Pakistani government forces have been launching air strikes against Pakistani Taliban fighters in a northwestern valley near the Afghan border in recent days, after Taliban fighters raided the country's biggest airport in Karachi late on Sunday.

Millions of Afghan civilians have for decades sought shelter in Pakistan to escape war in their homeland but the fighting in Pakistan this week has sparked a rare flow of civilians the other way.
A breakdown of Pakistan's armed groups

"Around 300 Pakistani families have escaped because they are worried about fighting between Pakistani forces and Pakistani Taliban," Jabar Nahimi, governor of eastern Afghanistan's Khost province, over the border from northwest Pakistan, told the AFP news agency.

"We have provided aid for 100 of these families and the rest will be helped soon... We have also provided vaccinations as we are concerned about polio," he added.

Both Afghanistan and Pakistan are facing threats from al-Qaeda-linked Taliban factions but relations between the neighbours are more often marked by mutual suspicion, and even hostility, rather than cooperation on security.

Pakistan for years supported the Afghan Taliban , who are fighting to expel US-led foreign forces from Afghanistan, while battling the Pakistani Taliban at home.

Missile-firing US drone aircraft have also, for the first time in six months, attacked fighters this week in Pakistan's North Waziristan region, a lawless stronghold on the Afghan order.

Some Pakistani Taliban fighters, who want to overthrow the Pakistani state, are based in mountain hideouts in eastern Afghanistan, from where they launch raids into Pakistan.

Pakistan is considering a full-scale offensive against Pakistani Taliban fighters in its northwest which would likely push more villagers across the largely unmarked border into Afghanistan.
http://www.aljazeera.com/news/asia/2014/06/pakistan-clashes-drive-many-into-afghanistan-2014613104938372601.html

__________________________________________________________________________________________________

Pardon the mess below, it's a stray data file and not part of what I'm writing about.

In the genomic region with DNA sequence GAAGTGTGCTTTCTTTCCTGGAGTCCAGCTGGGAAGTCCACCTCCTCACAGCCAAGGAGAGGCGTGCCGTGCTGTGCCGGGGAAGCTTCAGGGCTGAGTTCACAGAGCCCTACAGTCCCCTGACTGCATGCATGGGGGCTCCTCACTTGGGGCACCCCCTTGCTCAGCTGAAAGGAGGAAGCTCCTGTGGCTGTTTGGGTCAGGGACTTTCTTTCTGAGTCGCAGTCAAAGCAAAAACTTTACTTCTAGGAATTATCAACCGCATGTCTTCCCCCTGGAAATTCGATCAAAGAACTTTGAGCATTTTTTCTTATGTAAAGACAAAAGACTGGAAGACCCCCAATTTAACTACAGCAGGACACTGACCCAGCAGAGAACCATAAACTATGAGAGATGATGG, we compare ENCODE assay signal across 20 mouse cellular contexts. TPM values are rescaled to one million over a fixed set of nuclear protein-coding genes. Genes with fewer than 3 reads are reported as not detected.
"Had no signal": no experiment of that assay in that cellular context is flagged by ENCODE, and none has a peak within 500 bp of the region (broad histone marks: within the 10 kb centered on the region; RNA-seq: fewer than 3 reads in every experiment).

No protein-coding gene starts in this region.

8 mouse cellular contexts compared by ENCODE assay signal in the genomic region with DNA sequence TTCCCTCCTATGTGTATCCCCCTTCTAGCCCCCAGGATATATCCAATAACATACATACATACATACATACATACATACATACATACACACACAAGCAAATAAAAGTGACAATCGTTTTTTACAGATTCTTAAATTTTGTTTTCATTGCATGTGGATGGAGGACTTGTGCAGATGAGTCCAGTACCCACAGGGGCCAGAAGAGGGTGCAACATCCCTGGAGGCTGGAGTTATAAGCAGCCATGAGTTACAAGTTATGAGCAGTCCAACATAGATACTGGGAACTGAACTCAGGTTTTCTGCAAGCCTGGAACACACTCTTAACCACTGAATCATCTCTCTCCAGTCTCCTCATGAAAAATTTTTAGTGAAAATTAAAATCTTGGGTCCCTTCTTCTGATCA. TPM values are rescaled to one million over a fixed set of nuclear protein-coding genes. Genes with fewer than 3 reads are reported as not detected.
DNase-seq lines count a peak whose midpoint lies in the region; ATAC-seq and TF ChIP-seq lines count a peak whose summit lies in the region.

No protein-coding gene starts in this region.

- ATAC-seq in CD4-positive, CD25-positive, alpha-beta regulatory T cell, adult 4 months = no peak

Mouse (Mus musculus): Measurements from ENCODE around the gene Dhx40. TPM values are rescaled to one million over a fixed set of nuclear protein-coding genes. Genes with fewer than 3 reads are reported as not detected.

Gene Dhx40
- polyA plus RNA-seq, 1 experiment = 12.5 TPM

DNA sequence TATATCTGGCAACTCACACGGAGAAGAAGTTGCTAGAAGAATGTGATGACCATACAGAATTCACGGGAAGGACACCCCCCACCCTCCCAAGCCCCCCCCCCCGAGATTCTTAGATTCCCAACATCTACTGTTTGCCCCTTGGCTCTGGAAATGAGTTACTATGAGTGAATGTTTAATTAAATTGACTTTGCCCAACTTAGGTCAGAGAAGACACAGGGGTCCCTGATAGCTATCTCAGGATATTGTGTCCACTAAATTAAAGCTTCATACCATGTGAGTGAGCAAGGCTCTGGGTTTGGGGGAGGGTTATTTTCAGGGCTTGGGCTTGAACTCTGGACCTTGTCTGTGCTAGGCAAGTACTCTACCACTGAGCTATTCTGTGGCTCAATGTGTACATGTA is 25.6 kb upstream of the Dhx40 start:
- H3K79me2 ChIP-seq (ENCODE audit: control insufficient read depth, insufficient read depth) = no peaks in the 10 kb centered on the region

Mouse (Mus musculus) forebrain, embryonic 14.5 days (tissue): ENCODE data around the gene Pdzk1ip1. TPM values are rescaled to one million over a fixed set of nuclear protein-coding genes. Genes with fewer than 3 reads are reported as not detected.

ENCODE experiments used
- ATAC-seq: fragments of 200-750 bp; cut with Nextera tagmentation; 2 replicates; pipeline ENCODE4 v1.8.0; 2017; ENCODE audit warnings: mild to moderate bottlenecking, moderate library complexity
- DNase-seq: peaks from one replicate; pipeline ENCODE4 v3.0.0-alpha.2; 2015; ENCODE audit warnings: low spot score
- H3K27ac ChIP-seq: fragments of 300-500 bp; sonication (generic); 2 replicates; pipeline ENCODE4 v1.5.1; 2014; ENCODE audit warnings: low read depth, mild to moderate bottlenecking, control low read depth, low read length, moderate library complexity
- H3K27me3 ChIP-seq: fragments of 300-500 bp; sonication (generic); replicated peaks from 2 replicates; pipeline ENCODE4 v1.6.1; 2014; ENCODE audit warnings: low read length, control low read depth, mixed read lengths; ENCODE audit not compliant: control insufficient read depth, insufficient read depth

"No hay mas diferencia entre los hombres que el vicio o la virtud" Jose Maria Morelos y Pavon.

No hay raza inferior; solo hay sujetos inferiores
Bendita se la muerte, porque a nadie le concede lo que no les da a todos los demas;alabada sea la muerte que se yergue piadosa ante el hombre que ha cumplido su deber.
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Re: Ataque al aeropuerto de Karachi desata ofensiva contra los Talibanes en el Pakistán

Mensaje por ivan_077 el Junio 20th 2014, 21:51


Pakistan army launches assault in tribal area
Army says "comprehensive operation" launched in North Waziristan, killing fighters linked to Karachi attack.
Last updated: 15 Jun 2014 17:23


Pakistan says it has launched a "comprehensive operation" against armed groups in the northwestern tribal region bordering Afghanistan, after killing scores of fighters in air raids.

The military said on Sunday the operation would target "foreign and local terrorists" hiding in North Waziristan. The operation was launched a week after fighters attacked Karachi international airport.

"Using North Waziristan as a base, these terrorists had waged a war against the state of Pakistan", the military said, adding the groups had "paralysed life within the agency and perpetually terrorised the entire peace-loving and patriotic local population".

"Our valiant armed forces have been tasked to eliminate these terrorists regardless of hue and colour, along with their sanctuaries," it said.
Analysis: Pakistan's offensive against Taliban and the Uzbeks

Troops, artillery and helicopter gunships were involved, according to the Reuters news agency.

The operation was announced hours after Pakistani jets bombed the territory, with the military saying 105 people, mostly Uzbek fighters, were believed killed.

"A number of terrorist hideouts in Degan, Datta Khel in NWA [North Waziristan Agency] were targeted by jets," it said.